‘It’s like Trump said: The cure has been worse than the disease.’

Mike Fratantuono, manager of Sunset Restaurant in Glen Burnie, Md., on the death of a family business
Glen Burnie, MD United States - September 25: Mike Fratantuono, who co-owns Sunset Restaurant with his brother Gary and his cousin Dave stands for a portrait in front of his business in Glen Burnie,MD on September 25, 2020. The family-owned restaurant is closing after 60 years because of the Coronavirus pandemic. It’s last day will be next Wednesday, September 30th, 2020. (Photo by Matt Roth for The Washington Post)

I grew up inside this restaurant, and now my wife’s helping out in the dining room and my daughter’s working at the hostess stand. This is a family place — four generations and counting. I know every inch of pipe and wire we have running through here. I’ve been the plumber, the busboy, the handyman, the butcher, the bartender, the prep cook, the manager. I’ve done every job there is in this restaurant, and now I’m the one who has to shut us down.

About this series
Voices from the Pandemic is an oral history of covid-19 and those affected.

It kills me. We were supposed to be getting ready to celebrate our 60th anniversary this year, and instead we’re packing up and closing at the end of this month. I’ll find another job, but it’s more than that. It’s home. These walls are like a family photo album. I try not to get too sentimental about it, because it won’t change a damn thing, but sometimes the stress hits me and my heart starts going like crazy. I get frustrated. It makes me angry. How does this whole situation make any sense? I don’t know a single person that’s gotten covid, and I know that’s probably lucky, but right now I can tell you about at least a dozen businesses going under and a few hundred people going broke.

I know this virus is real, okay? It’s real and it’s awful. I’m not disputing any of that. But our national hysteria is worse. We allowed the virus to take over our economy, our small businesses, our schools, our social lives, our whole quality of life. We surrendered, and now everything’s infected.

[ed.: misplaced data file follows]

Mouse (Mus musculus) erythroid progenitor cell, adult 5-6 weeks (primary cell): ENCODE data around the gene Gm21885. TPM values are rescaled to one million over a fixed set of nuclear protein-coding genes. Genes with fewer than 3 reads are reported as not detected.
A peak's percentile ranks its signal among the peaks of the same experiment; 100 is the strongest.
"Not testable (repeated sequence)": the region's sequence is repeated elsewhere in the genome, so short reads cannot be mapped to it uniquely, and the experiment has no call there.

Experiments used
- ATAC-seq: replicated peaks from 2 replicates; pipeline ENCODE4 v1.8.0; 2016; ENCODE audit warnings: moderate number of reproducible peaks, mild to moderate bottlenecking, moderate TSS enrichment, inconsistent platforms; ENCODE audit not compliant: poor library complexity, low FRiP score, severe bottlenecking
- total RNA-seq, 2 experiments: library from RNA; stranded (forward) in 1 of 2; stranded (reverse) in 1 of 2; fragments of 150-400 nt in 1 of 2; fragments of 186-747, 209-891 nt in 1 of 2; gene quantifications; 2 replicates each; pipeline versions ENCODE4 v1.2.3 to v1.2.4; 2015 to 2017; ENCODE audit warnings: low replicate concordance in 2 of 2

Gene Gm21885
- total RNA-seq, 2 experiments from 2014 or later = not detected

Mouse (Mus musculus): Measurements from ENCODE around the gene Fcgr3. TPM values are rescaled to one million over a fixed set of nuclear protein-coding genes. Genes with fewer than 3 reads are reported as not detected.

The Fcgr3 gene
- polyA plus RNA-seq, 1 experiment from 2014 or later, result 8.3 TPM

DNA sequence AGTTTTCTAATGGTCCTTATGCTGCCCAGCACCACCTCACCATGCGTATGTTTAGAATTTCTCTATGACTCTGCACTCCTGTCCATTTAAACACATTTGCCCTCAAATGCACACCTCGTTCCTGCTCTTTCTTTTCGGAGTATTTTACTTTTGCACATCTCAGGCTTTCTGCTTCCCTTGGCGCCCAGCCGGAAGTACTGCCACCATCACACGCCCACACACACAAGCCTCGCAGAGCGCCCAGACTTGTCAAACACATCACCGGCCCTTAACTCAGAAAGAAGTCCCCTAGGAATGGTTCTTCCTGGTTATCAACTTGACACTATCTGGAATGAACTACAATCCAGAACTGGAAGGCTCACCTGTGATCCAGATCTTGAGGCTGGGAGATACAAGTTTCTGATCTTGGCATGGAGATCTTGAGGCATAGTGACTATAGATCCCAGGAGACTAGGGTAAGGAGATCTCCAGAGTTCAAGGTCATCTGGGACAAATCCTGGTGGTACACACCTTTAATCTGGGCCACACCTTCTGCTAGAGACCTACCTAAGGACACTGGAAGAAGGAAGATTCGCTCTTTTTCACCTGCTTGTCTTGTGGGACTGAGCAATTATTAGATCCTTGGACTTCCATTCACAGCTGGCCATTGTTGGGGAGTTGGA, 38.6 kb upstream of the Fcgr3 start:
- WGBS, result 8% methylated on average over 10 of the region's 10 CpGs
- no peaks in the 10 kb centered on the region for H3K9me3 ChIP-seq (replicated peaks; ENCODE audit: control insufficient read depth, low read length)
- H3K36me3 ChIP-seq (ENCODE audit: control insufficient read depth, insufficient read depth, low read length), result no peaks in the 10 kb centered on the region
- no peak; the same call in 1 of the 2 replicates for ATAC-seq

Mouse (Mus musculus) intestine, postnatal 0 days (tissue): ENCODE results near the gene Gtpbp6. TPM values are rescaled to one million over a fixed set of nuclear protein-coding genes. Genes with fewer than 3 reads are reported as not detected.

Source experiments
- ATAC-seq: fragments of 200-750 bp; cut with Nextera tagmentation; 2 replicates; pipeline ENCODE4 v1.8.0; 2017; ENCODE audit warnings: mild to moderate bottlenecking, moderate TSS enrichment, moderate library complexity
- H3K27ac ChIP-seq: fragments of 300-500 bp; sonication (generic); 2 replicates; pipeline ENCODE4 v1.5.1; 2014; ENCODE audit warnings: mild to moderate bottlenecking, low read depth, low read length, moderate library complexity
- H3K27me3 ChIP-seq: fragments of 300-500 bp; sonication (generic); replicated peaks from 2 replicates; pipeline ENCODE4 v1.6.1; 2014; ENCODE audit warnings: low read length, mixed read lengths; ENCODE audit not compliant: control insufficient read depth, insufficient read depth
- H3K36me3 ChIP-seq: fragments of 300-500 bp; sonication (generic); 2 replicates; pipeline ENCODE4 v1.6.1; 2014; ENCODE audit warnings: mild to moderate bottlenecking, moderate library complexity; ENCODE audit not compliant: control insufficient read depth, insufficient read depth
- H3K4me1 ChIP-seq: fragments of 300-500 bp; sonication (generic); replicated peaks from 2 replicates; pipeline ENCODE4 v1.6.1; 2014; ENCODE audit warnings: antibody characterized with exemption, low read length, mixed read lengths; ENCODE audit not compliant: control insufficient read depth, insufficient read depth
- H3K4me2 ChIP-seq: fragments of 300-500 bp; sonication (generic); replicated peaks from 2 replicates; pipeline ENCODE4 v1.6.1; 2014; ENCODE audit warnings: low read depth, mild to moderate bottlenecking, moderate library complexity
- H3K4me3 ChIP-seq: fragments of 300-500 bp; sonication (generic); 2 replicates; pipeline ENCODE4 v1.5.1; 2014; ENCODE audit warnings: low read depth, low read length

I like to believe this restaurant is resilient. We tried to outlast it. My father worked here five days a week until he died at age 82, so that’s in our DNA. When the governor first shut us down in March, I got together with my brother and my cousin, and we agreed to think of this as an opportunity. The restaurant was doing pretty good at that point. We had a little money to spend. We said: “Let’s reinvest back in the business like it’s supposed to be done.” We remodeled the entire bar. We put in new bathrooms and new draft lines. We gave a tour to a few of our loyal customers, and they said: “Wow. When this place opens up, you’re going to fill it every day. You’ll be back bigger than ever.”

At first the state was only allowing us do carryout. So, okay. We’ve got five dining rooms, 85 employees, and 13,000 square feet of space, and now you want us to operate like your regular old burger shack? How many people do you know who are willing to spend $40 on a lukewarm steak that’s traveled halfway across town? That’s not our typical business. We’re old school. We don’t have frozen hot wings that we heat up and toss in a cardboard box in five minutes. We buy the chicken fresh, cut off the fat, pound it out and bread it. Your wings take 25 minutes while you’re enjoying a conversation and a cocktail or two. But that’s the old world, right? What choice did we have? We redid our carryout menu to cut the prices down and teamed up with DoorDash and Grubhub. We created themed menus for Mother’s Day and Easter. We delivered charity meals out to the hospitals and opened up a crab trailer out front so we could sell by the bushel. We were spending $800 a week on carryout containers, and there’s no real profit in any of it. You lose out on booze. You don’t get the same tips. We kept hanging on through March, April and May, but our revenue was down more than 80 percent. We had to lay off 75 people. That’s 75 families dealing with unemployment and financial hardships, and not because a virus made any of them sick.